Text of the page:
moot

adjective
\ ˈmüt How to pronounce moot (audio) \

Definition of moot

 (Entry 1 of 3)

1a : open to question : debatable
b : subjected to discussion : disputed
2 : deprived of practical significance : made abstract or purely academic

moot

verb
mooted; mooting; moots

Definition of moot (Entry 2 of 3)

transitive verb

1a : to bring up for discussion : broach
b : debate
2 archaic : to discuss from a legal standpoint : argue

moot

noun

Definition of moot (Entry 3 of 3)

1 : a deliberative assembly primarily for the administration of justice especially : one held by the freemen of an Anglo-Saxon community
2 obsolete : argument, discussion

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Did You Know?

Noun

Moot derives from gemōt, an Old English name for a judicial court. Originally, moot named either the court itself or an argument that might be debated by one. By the 16th century, the legal role of judicial moots had diminished, and the only remnant of them were moot courts, academic mock courts in which law students could try hypothetical cases for practice. Back then, moot was used as a synonym of debatable, but because the cases students tried in moot courts were simply academic exercises, the word gained the second sense, "deprived of practical significance." Some commentators still frown on using moot to mean "purely academic," but most editors now accept both senses as standard.

Examples of moot in a Sentence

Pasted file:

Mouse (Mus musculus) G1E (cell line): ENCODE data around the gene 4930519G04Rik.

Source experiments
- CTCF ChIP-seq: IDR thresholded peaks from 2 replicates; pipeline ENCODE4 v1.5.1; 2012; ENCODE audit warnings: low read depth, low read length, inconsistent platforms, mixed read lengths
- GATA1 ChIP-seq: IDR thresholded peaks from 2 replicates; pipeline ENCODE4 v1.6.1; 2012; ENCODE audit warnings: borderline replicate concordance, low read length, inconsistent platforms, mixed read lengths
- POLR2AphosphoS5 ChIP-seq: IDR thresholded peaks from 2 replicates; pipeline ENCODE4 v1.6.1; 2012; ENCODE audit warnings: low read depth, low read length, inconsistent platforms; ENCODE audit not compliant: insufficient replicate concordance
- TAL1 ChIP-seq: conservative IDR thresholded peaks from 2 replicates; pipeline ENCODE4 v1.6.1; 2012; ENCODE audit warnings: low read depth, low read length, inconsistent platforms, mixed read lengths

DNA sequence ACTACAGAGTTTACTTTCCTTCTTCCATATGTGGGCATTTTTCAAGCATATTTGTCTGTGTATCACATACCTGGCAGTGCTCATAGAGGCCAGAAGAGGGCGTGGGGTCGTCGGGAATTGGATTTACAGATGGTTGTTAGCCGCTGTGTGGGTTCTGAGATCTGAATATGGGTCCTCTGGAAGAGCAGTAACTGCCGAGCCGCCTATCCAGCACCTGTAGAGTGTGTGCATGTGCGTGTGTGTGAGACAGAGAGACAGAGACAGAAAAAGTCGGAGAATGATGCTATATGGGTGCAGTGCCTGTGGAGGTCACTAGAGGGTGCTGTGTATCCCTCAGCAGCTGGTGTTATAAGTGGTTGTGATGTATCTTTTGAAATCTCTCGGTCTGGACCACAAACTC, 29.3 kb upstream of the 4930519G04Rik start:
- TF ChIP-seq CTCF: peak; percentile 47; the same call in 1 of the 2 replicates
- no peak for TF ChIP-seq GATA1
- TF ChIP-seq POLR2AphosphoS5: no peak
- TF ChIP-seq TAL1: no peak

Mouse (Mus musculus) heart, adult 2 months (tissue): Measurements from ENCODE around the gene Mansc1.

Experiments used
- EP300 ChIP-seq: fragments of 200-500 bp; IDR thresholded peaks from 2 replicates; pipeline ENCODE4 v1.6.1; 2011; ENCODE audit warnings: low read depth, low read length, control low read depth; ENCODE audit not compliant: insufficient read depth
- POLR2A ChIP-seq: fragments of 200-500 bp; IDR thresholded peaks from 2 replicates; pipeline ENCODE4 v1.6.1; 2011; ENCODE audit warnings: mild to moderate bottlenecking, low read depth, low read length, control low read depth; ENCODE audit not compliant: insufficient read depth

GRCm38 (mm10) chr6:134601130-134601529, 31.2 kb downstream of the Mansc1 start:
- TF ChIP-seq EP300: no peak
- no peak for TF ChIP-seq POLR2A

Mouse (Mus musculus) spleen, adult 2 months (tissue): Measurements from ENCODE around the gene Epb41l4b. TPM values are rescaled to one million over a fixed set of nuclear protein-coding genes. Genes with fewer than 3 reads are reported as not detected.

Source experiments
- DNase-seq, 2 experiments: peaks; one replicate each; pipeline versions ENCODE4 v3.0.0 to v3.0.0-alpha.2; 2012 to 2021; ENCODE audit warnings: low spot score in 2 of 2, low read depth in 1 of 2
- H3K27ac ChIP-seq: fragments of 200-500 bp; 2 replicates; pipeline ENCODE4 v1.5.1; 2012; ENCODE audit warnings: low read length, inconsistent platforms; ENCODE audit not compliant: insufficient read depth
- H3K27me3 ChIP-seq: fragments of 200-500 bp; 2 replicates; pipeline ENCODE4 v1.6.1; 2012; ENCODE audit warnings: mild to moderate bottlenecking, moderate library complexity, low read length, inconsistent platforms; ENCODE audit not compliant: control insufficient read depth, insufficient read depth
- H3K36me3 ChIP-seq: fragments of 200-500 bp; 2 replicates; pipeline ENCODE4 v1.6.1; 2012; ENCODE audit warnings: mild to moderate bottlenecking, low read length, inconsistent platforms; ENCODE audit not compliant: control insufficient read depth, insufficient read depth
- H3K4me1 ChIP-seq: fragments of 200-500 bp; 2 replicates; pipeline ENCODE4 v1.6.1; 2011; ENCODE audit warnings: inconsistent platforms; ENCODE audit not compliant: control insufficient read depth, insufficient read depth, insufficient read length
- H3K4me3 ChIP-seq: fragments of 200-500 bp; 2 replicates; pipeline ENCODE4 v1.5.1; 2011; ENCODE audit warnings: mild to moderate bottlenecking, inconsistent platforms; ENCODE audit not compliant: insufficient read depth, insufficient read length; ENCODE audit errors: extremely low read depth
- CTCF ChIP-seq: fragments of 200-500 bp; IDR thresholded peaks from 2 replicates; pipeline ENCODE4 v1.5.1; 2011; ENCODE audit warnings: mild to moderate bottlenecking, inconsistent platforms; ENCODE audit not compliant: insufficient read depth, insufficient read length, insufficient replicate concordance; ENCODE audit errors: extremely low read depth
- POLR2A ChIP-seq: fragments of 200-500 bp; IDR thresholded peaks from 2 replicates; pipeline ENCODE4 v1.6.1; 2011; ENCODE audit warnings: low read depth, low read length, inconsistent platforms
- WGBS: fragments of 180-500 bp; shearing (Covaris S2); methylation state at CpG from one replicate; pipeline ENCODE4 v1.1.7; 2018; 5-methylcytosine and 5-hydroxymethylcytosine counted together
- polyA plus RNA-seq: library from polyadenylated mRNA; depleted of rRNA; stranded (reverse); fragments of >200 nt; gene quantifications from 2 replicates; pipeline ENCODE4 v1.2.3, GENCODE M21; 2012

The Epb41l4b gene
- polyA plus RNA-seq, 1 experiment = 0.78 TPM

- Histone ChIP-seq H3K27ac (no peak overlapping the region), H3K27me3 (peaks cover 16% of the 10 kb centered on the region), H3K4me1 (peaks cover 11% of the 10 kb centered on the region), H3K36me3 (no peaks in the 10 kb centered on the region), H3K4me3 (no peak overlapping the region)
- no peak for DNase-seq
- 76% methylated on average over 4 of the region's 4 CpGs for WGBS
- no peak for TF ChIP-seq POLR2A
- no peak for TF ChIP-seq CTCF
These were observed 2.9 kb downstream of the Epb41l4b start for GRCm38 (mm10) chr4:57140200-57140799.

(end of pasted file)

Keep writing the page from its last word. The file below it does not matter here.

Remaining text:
Adjective Among the many advantages of legislation requiring a label was that it allowed the industry to insist—in court if necessary—that claims against the companies for negligence and deception were now moot. Every smoker would be repeatedly warned that "smoking may be hazardous to your health." — Allan M. Brandt, The Cigarette Century, 2007 And the question of delight shouldn't be moot. — Edward Hoagland, Harper's, June 2007 … a genuine Atlantic political culture might be the result—rendering the fears expressed in this article largely moot. — John O'Sullivan, National Review, 6 Dec. 1999 The court ruled that the issue is now moot because the people involved in the dispute have died. I think they were wrong, but the point is moot. Their decision has been made and it can't be changed now. Verb And it was they, not the British, who slapped down any suggestion of democratic reform when it was quietly mooted by British colonial officers in the 1950s. — Ian Buruma, New Republic, 24 Sept. 2001 … he looked for an easy way out. A spot in the stateside Guard would have suited him fine; in the event, he dodged and weaved until a low draft number came along to moot his problem. — Hendrik Hertzberg, New Yorker, 16 & 23 Oct. 2000 And then the word comes of Ted's inoperable pancreatic cancer, and death moots the long conflict. — Richard Rhodes, New York Times Book Review, 24 Dec. 2000 conservatives had shouted down the proposal when it was first mooted the issue of whether a person's nature or upbringing is more important continues to be mooted by experts and laymen alike